Such knowledge I had of course acquired since living and working with the Bruach crofters, for once they realized I was in earnest they were eager enough to teach me not just the essentials I needed to know and practise to survive the crofting life but the simpler more esoteric crofting lore. One of the most important things I had to learn was how to be âkind to myself' when lifting and carrying the many loads which in Bruach had to be carried on one's back because there was no other means of transportation. So well versed did I consider myself in this particular skill that, while visiting a mainland art gallery, I found myself looking appreciatively at Caravaggio's
Christ Bearing the Cross
and musing with irreverent practicality, âHe's not being kind to himself carrying it like that â¦ A crofter could have shown him a much easier way of doing it.â¦' By precept and example, sometimes by good-natured mocking of my mistakes, the crofters continued to teach me, and undoubtedly the assimilation of their tutoring enabled me to adapt far more easily to the crofting life than I might otherwise have done.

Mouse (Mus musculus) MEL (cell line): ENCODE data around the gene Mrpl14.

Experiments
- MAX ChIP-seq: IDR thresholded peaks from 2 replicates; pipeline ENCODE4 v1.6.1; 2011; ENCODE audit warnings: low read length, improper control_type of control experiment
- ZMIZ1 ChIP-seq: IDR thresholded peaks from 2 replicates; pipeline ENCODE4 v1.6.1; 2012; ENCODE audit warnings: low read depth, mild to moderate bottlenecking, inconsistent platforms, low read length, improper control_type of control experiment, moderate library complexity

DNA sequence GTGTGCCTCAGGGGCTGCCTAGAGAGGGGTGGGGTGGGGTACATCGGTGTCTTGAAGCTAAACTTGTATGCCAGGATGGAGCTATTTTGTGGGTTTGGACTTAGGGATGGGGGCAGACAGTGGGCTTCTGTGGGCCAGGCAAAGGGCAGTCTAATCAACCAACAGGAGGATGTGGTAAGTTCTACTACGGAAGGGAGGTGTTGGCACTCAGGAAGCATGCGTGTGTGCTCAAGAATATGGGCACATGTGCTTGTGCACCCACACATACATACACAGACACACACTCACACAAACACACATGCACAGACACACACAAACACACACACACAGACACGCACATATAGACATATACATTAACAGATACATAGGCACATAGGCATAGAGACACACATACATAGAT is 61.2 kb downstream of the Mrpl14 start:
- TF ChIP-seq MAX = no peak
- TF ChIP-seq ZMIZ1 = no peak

It was late in the afternoon now, time to give the hens their evening mash and almost time to begin preparing my own meal. But though it was not croft work I was involved with at the moment, I was loath to leave the task of giving the final coat of paint to a newly acquired but very second-hand chest of drawers which I had bought some time previously at a mainland auction and which I was refurbishing, ready to go into the spare bedroom. The bedroom itself was presently empty of furniture save for the bed, which had already been painted
, and the mattress which was reared on its side sunning itself before the wide-open window. The walls and ceiling had been repainted in a colour scheme of blue and white, and tomorrow I planned to scrub the floor and put everything back in place, re-hang the fresh-laundered curtains, replace the sun-bleached white bedspread and move in the newly painted chest of drawers. The rugs would not be dry for some days, but by then the room should be well aired and free from the smell of paint, ready for the rugs to go down and ready for the visitors I was soon expecting.